No…we do not have any plans to build a Cob house anytime soon, but can certainly foresee the possibility of building Gina a small art studio some day. Not only would a space made from earthen materials feel wonderful to the artists soul…but knowing that you built it with your own hands would make it especially rewarding.

Want to read more from Sean?  He also writes for where he blogs about his life as an expat.   Come by both blogs and share a comment!

Sticker Shock

It is easy to get used to feeding a family of 4 for a couple hundred bucks a month, spending $7.00 including drinks for a Chicken and Rice dinner for everyone was nice…those days are gone.


During our first 3 weeks back in the U.S. our biggest adjustment to life in the states are the prices of everything, $1.00 lunches, $8.00 shoes, and a bag full of organic veggies for $5.00 are now distant memories…replaced with $4.00 cups of coffee, $9.00 sandwiches, and a poor public transportation system.

Where we often went weeks without taking money out of our bank account, instead using the $100 or so of cash in our pockets to live…now we are faced with a daily assault on our savings.

It does not help that motel rooms and dining in restaurants are the norm for us right now, it is expensive to travel in the U.S..

We are trying to combat the high prices by using creativity and spending time thinking about different ways we can save money. Here are a few methods we use to save a few bucks everyday.

Many hotels offer significant discounts through advertisements in Hotel Discount Guides. Rest stops along the interstates often provide tourist information and provide lots of free info and hotel guides. In some cases we saved $30.00 per nite using coupons over the hotel rack rates.

To combat the high cost of eating in restaurants while on the road we often share meals. We actually began this practice years ago to try and reduce both waste and the expense of eating out. Most portions served in restaurants are more than 1 person could/should eat and leftovers usually get pushed to the back of the fridge and thrown out weeks later. We rarely order Gigi a meal of her own – she is just not a big eater and her meals always end up coming home with us.

Gina and I often share a meal – we occasionally run into a place that will want to charge you a “sharing charge” but we have decided we will simply NOT pay these and will get up and leave if they instist. Grant has the biggest appetite these days, but there are times when he may not be as hungry and share a meal with one of us.

Another great way to save money is to simply not order drinks. For the four of us this saves between $8.00 to $12.00 a meal! Besides saving money we avoid sugary sodas or other less healthy choices.

Gina and I both enjoy a cup of coffee but paying $2.50 for a cup is just a bit ridiculous to us. To get our “fix” we make sure to take advantage of the “free” coffee available. First, the hotel room usually has a pot where you can make a few cups to just start your day. Most/many places we stay offer a continental breakfast that includes coffee – we make sure we get our daily quota at these coffee stations. If things get desperate and we have to splurge for a cup of coffee we have 2 strategies.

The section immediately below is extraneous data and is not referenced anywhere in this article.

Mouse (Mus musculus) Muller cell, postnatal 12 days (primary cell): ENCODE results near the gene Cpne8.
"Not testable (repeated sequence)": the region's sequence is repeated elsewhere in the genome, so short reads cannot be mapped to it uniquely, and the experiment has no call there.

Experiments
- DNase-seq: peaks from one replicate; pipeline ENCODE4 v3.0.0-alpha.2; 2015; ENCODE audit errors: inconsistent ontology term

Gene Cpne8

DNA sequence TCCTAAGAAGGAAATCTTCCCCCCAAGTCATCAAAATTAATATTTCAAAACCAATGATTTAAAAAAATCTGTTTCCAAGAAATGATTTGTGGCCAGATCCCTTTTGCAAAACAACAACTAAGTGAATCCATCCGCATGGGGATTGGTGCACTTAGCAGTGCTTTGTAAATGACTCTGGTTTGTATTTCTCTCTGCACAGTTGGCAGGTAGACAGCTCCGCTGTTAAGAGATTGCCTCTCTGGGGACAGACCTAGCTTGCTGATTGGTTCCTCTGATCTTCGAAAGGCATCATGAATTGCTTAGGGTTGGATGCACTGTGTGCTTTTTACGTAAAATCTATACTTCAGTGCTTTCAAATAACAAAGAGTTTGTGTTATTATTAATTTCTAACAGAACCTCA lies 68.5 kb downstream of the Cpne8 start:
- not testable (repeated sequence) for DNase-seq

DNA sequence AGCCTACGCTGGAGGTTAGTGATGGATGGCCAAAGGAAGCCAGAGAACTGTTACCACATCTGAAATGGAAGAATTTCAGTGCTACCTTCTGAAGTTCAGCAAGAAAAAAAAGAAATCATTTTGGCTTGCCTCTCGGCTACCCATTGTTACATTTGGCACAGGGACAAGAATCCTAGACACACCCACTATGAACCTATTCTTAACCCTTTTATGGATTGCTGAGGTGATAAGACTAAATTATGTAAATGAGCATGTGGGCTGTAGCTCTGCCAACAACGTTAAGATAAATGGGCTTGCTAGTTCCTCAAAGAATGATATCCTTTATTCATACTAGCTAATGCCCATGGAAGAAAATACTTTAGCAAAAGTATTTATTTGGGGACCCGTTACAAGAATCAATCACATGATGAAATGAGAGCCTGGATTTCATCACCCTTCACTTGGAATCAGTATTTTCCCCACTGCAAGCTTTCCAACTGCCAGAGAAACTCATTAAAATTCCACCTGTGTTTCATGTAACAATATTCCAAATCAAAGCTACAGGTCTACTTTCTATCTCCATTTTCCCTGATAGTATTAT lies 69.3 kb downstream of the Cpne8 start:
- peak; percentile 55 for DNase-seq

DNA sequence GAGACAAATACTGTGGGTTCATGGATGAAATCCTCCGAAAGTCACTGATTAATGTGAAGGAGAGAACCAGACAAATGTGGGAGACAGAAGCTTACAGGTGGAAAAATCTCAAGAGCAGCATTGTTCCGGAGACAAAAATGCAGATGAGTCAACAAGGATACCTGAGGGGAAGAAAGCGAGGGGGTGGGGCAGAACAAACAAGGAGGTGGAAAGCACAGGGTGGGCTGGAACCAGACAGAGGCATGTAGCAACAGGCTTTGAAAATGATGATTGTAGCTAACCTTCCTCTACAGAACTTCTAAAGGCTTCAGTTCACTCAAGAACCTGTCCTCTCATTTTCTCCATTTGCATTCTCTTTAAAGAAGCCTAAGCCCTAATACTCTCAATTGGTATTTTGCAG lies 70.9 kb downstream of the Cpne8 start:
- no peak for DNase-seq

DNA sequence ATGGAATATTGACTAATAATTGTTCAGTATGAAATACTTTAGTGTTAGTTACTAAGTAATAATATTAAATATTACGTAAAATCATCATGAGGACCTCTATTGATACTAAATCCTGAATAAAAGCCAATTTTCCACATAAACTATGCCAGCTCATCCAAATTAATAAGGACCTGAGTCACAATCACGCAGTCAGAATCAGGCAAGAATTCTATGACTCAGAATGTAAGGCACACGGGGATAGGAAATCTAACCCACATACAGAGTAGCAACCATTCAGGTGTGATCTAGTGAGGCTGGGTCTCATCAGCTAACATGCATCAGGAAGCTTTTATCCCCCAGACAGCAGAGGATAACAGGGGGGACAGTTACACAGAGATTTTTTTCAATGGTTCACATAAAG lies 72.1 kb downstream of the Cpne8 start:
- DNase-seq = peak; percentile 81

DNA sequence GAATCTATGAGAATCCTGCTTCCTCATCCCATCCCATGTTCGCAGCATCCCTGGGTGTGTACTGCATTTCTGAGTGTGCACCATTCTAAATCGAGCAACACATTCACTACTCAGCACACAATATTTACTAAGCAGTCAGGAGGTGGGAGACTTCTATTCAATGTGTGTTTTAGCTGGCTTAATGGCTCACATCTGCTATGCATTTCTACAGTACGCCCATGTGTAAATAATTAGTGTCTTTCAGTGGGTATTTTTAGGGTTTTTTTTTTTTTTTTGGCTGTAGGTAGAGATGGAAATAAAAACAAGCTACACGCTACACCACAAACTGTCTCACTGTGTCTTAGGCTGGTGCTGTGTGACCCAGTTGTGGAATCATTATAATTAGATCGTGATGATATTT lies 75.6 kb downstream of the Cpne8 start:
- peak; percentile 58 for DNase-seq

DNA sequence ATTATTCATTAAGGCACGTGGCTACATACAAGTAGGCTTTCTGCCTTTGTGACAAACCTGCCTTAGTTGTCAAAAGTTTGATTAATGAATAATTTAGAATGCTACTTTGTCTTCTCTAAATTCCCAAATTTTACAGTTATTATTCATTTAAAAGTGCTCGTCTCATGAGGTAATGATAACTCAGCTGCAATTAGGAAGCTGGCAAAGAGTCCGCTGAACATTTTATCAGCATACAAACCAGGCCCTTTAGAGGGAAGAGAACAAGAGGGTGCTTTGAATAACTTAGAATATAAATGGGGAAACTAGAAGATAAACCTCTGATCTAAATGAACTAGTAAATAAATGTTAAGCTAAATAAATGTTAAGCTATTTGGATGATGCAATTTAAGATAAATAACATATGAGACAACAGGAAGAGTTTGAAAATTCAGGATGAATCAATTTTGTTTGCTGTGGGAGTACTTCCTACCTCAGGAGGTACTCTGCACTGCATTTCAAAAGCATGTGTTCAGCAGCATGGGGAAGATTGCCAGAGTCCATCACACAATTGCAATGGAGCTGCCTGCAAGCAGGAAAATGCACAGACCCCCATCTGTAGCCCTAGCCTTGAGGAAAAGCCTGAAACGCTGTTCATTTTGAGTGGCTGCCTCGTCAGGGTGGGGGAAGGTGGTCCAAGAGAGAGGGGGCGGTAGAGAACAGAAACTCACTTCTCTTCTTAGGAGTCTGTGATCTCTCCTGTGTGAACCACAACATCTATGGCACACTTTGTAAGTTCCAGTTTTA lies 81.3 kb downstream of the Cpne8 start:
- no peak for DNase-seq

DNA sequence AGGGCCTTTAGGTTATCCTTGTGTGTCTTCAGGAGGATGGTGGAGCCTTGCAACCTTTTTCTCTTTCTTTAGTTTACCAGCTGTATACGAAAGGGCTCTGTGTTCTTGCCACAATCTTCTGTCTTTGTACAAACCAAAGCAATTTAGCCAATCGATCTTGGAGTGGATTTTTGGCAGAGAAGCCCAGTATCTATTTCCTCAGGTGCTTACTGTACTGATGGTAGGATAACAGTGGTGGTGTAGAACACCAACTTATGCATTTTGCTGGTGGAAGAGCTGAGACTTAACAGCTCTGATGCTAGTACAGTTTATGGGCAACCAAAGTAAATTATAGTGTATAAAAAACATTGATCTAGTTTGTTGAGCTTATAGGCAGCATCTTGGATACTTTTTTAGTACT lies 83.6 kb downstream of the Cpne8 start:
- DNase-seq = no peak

1) If we purchase coffee in a restaurant we will bend the rules by ordering 1 cup of coffee and sharing the re-fills. We try not to abuse this service and justify it in our heads by drinking less than we would normally if we had paid for 2 cups.

2) 7-11 offers very good coffee with free flavorings. You can get about any type of coffee that you want and save yourself $2.00 to $3.00 for a cup. They have flavored creamers and Italian syrups, and you can even make yourself a mocha.

Everyone likes snacks to nibble on during a long car ride, the kids especially seem to be bottomless pits. Instead of tossing down handfuls of expensive and unhealthy junk food we have found a couple of ways to increase the health and decrease the cost of our snacking.

Our family loves popcorn but without access to a stove it is not possible to make up a batch. An alternative is to purchase microwave popcorn in the grocery store and use the microwave in the motel room and throw it into a big bag for the car ride. While it is not as healthy as raw popped corn – there are many choices on the grocery store shelves that are fairly healthy and certainly a better choice than chips.

Another great snack for long car rides are peanuts. While they are a little messy…they are healthy and if purchased in the shells are fairly inexpensive. There is something about having to shell your own peanuts that make you eat less I think.

So, as we adjust to life back in the states, and specifically the extreme differences in costs of similar items between Latin America and the U.S., we are biting the bullet a bit and looking for ways to save a few bucks along the way. Bouncing around the U.S. is certainly not a long term solution but we are using this time to research different parts of the country for possible relocation and meeting wonderful people along the way.

Want to read more from Sean?  He also writes for where he blogs about his life as an expat.   Come by both blogs and share a comment!

The Best Homeschool Day Ever

Gigi has looked forward to our return to the states probably more than all of us (maybe combined), looking forward to swimming, playing at the beach, and for the past several months Gigi has counted down the days until she was going to swim with the dolphins. Somewhere along the way we agreed to a trip to Disney World as well…so for an 8 year old girl Florida is next door to heaven.